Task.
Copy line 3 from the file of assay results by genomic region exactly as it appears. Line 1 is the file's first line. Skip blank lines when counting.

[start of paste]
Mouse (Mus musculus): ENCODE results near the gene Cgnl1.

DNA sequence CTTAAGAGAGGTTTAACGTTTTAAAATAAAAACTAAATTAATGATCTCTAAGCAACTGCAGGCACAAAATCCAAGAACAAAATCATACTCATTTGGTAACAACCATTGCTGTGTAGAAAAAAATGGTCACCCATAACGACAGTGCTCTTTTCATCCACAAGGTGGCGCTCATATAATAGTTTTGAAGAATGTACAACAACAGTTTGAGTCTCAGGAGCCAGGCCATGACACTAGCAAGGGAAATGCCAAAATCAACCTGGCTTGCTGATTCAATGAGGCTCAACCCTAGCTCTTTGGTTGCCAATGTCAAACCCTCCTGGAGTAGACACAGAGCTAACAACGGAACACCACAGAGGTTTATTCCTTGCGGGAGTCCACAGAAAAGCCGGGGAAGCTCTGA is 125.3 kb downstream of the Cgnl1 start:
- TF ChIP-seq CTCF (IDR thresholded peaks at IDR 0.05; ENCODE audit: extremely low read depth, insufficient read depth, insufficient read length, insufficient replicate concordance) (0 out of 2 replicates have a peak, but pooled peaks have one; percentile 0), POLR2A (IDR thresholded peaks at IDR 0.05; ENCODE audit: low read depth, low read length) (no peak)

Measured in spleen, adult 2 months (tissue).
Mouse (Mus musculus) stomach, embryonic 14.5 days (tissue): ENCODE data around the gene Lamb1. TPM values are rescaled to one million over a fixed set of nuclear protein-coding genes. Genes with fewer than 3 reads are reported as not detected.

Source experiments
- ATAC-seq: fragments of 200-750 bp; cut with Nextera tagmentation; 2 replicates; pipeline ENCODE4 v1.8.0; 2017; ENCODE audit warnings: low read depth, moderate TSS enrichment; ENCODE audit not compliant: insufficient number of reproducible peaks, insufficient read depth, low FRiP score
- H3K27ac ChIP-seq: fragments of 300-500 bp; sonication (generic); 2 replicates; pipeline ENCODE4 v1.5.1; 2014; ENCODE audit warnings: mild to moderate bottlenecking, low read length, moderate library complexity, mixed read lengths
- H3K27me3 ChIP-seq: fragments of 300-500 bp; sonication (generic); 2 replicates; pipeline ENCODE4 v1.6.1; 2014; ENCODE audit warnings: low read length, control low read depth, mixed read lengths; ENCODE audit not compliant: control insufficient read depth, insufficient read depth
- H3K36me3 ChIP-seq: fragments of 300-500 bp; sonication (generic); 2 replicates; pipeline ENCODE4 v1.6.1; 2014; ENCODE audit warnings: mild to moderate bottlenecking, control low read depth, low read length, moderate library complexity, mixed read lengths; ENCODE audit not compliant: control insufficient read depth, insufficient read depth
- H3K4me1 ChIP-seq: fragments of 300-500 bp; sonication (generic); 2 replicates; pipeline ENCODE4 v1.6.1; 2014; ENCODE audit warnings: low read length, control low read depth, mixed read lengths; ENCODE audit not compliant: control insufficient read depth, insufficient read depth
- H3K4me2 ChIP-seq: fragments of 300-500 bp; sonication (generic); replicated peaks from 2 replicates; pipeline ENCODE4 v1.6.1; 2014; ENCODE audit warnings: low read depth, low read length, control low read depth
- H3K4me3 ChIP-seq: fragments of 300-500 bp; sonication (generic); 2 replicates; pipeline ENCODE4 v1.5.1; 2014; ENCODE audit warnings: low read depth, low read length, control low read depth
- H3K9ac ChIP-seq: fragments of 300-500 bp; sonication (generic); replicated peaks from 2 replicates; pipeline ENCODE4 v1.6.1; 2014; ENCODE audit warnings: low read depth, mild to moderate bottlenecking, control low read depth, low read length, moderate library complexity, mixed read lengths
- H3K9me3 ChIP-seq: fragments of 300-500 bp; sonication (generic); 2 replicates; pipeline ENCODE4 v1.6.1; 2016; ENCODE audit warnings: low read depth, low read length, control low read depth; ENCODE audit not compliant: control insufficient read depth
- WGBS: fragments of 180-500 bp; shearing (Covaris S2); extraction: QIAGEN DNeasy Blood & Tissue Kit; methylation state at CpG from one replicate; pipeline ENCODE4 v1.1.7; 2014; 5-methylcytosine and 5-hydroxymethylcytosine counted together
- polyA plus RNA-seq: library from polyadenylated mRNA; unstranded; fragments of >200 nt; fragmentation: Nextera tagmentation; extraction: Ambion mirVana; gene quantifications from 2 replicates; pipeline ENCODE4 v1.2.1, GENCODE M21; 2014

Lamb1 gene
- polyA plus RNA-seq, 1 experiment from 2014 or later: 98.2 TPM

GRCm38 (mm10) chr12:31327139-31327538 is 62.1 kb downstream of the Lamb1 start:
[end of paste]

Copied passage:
- TF ChIP-seq CTCF (IDR thresholded peaks at IDR 0.05; ENCODE audit: extremely low read depth, insufficient read depth, insufficient read length, insufficient replicate concordance) (0 out of 2 replicates have a peak, but pooled peaks have one; percentile 0), POLR2A (IDR thresholded peaks at IDR 0.05; ENCODE audit: low read depth, low read length) (no peak)